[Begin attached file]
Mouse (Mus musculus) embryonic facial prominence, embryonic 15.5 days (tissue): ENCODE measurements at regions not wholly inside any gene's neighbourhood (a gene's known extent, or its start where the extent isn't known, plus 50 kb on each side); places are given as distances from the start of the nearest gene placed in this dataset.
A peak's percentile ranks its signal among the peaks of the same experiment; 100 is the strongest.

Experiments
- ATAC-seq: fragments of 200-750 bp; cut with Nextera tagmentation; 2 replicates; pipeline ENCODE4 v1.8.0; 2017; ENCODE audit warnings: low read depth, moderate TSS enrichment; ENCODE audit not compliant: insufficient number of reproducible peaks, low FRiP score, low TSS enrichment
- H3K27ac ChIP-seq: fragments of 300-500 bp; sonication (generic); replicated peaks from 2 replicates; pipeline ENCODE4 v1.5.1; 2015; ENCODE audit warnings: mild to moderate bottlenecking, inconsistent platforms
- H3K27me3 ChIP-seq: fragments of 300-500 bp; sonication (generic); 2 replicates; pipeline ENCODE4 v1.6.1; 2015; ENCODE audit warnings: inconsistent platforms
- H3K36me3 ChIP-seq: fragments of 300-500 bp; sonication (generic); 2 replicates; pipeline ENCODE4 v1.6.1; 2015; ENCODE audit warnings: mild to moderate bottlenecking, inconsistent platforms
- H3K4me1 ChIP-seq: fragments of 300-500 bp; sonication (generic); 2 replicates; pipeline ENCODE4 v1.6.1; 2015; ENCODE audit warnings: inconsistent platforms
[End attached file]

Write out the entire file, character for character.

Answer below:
Mouse (Mus musculus) embryonic facial prominence, embryonic 15.5 days (tissue): ENCODE measurements at regions not wholly inside any gene's neighbourhood (a gene's known extent, or its start where the extent isn't known, plus 50 kb on each side); places are given as distances from the start of the nearest gene placed in this dataset.
A peak's percentile ranks its signal among the peaks of the same experiment; 100 is the strongest.

Experiments
- ATAC-seq: fragments of 200-750 bp; cut with Nextera tagmentation; 2 replicates; pipeline ENCODE4 v1.8.0; 2017; ENCODE audit warnings: low read depth, moderate TSS enrichment; ENCODE audit not compliant: insufficient number of reproducible peaks, low FRiP score, low TSS enrichment
- H3K27ac ChIP-seq: fragments of 300-500 bp; sonication (generic); replicated peaks from 2 replicates; pipeline ENCODE4 v1.5.1; 2015; ENCODE audit warnings: mild to moderate bottlenecking, inconsistent platforms
- H3K27me3 ChIP-seq: fragments of 300-500 bp; sonication (generic); 2 replicates; pipeline ENCODE4 v1.6.1; 2015; ENCODE audit warnings: inconsistent platforms
- H3K36me3 ChIP-seq: fragments of 300-500 bp; sonication (generic); 2 replicates; pipeline ENCODE4 v1.6.1; 2015; ENCODE audit warnings: mild to moderate bottlenecking, inconsistent platforms
- H3K4me1 ChIP-seq: fragments of 300-500 bp; sonication (generic); 2 replicates; pipeline ENCODE4 v1.6.1; 2015; ENCODE audit warnings: inconsistent platforms